I wrote last week about being the other man. Finding myself unclear on the ethics of such a situation, I asked readers such as your fine self the following question:
Is it wrong to get involved with someone who is already in a committed relationship, someone who’s going behind their partner’s back to get jiggy with you? Why or why not?
Several responses were similar, along these lines:
- What does your gut say?
- What does that little inner voice tell you?
- Trust your conscience.
I didn’t take such responses very seriously. See, I don’t believe that following your gut1 is always the best course of action. In fact, sometimes I believe it can get you in trouble.
How to choose a car
Ap Dijksterhuis, a psychologist at the University of Amsterdam, once ran a series of practical experiments. He showed a bunch of people descriptions of four different used cars, each rated in four different categories. Dijksterhuis designed the experiment so that one car was objectively ideal, with predominantly positive aspects. He allowed each participant a few minutes to compare the four vehicles, and then asked them to select whichever they liked most. Under these conditions, more than 50 percent of the group ended up choosing the best car.
Dijksterhuis then repeated the experiment with a different group of people, this time adding a twist: After they were shown the automotive facts, Dijksterhuis distracted the group for a few minutes with some simple word games. The idea here was to prevent the participants from consciously thinking about their decision; they would have to rely on their emotions rather than reasoning to choose the best car. Once the word games were done, Dijksterhuis jumped back in and asked the participants to make their choice.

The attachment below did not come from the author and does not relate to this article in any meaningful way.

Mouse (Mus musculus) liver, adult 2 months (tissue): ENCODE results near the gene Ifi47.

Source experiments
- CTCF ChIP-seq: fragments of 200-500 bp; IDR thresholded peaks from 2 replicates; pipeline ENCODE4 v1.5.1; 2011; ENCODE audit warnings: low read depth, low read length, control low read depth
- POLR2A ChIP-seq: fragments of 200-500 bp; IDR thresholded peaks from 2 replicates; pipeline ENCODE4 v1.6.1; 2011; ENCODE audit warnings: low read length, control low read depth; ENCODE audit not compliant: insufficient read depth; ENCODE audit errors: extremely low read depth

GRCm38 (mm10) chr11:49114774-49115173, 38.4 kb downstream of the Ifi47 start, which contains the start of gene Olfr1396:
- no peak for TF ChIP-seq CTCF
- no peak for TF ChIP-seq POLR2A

The result? The second group fared much worse than the first when it came to choosing the best car.
No real surprise, right? Most of us would expect that someone who takes time to consciously think about their decisions would, for the most part, make better choices than someone who just relies on their emotions (read: gut) all the time. Rational analysis wins out.
But not so fast. Dijksterhuis wasn’t done yet. He went ahead and repeated the experiment, only this time he rated each car in twelve different categories instead of four. Again he presented the information to two groups, one being allowed a few minutes to consciously compare the different vehicles while the other was distracted and asked to make a decision based on their gut instinct.